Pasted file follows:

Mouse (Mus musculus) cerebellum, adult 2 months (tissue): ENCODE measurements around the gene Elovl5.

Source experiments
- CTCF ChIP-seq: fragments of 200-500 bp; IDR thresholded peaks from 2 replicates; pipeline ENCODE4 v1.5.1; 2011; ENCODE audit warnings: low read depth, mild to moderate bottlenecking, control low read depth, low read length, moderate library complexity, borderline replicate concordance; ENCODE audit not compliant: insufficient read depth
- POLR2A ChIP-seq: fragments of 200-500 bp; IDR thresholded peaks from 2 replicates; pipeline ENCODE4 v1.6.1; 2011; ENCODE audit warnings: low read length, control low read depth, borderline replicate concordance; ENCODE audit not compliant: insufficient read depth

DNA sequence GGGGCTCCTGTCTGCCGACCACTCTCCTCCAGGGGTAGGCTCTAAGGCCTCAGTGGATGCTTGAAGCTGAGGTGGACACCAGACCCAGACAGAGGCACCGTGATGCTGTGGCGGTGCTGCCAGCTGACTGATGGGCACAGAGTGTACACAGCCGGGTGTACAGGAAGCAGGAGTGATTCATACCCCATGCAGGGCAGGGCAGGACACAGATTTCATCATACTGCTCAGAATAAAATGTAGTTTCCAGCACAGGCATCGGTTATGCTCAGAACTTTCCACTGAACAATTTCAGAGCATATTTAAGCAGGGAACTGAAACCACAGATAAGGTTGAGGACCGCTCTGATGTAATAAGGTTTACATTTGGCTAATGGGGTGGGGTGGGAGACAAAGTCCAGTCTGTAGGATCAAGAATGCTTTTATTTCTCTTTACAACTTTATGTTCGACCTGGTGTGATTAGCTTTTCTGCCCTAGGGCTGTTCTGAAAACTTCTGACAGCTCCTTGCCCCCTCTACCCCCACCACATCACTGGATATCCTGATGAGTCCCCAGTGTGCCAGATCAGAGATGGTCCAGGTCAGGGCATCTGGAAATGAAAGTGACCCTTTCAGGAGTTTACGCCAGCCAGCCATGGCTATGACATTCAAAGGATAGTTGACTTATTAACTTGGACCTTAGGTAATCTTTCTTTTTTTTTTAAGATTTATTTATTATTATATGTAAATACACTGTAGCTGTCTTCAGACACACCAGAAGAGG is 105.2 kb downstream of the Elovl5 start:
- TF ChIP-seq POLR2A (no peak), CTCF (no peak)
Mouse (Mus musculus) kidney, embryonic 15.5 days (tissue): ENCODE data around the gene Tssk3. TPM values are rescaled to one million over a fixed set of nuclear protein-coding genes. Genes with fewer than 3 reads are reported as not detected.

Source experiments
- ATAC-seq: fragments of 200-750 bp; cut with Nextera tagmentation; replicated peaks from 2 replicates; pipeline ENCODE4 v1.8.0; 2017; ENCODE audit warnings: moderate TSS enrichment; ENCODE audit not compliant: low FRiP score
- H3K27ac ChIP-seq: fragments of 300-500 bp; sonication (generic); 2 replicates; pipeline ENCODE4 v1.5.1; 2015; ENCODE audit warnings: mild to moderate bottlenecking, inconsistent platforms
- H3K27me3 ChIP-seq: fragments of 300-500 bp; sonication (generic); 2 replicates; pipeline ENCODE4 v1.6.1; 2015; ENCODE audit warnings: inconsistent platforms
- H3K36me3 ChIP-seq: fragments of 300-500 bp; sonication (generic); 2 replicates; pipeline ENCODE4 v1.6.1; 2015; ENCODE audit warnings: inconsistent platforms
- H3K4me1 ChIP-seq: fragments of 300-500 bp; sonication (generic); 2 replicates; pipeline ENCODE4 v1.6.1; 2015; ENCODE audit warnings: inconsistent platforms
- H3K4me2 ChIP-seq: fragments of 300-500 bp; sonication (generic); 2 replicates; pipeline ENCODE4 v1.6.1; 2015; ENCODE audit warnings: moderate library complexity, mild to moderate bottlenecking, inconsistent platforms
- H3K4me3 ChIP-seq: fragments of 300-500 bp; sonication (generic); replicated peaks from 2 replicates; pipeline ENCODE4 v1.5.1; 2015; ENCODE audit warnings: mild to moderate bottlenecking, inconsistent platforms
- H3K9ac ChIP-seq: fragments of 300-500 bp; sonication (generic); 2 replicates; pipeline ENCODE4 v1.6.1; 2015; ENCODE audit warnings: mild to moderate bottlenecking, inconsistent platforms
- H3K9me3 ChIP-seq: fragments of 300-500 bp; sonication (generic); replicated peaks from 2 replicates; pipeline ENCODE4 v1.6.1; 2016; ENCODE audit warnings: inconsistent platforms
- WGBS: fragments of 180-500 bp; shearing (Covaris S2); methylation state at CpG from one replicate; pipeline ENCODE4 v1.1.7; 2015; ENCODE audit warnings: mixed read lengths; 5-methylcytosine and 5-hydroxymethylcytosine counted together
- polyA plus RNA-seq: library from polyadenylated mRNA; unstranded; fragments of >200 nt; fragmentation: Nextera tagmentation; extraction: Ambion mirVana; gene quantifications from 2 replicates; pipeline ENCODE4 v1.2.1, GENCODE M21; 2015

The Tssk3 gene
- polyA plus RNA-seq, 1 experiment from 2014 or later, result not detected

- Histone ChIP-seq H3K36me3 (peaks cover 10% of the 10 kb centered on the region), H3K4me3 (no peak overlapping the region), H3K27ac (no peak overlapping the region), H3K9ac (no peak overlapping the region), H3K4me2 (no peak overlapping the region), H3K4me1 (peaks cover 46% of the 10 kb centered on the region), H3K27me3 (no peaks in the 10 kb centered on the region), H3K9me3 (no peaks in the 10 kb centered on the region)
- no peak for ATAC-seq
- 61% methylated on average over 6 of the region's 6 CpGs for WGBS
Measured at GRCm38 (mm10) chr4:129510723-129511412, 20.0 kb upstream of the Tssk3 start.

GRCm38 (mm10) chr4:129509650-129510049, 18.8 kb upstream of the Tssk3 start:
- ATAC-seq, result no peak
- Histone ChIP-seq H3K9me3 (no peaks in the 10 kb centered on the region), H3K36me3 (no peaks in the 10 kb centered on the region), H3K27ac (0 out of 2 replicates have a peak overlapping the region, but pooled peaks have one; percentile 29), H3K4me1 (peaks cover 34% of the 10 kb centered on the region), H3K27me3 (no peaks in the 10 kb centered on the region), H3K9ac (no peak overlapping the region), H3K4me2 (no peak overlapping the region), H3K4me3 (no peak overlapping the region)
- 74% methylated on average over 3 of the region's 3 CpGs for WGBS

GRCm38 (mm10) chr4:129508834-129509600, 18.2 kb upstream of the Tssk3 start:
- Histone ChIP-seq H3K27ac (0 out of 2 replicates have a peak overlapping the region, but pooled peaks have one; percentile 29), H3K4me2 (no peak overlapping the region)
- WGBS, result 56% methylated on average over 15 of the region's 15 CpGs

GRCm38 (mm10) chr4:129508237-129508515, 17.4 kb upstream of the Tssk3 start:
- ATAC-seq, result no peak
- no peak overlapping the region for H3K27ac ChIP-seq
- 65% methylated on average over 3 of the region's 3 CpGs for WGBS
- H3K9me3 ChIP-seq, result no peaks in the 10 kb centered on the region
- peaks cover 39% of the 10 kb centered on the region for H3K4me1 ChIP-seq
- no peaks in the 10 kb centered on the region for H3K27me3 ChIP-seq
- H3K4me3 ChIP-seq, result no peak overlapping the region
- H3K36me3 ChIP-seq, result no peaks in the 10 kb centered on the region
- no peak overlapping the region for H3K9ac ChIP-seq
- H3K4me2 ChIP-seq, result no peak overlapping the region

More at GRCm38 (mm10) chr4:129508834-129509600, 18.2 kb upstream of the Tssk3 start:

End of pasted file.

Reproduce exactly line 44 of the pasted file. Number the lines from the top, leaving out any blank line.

More at GRCm38 (mm10) chr4:129508834-129509600, 18.2 kb upstream of the Tssk3 start: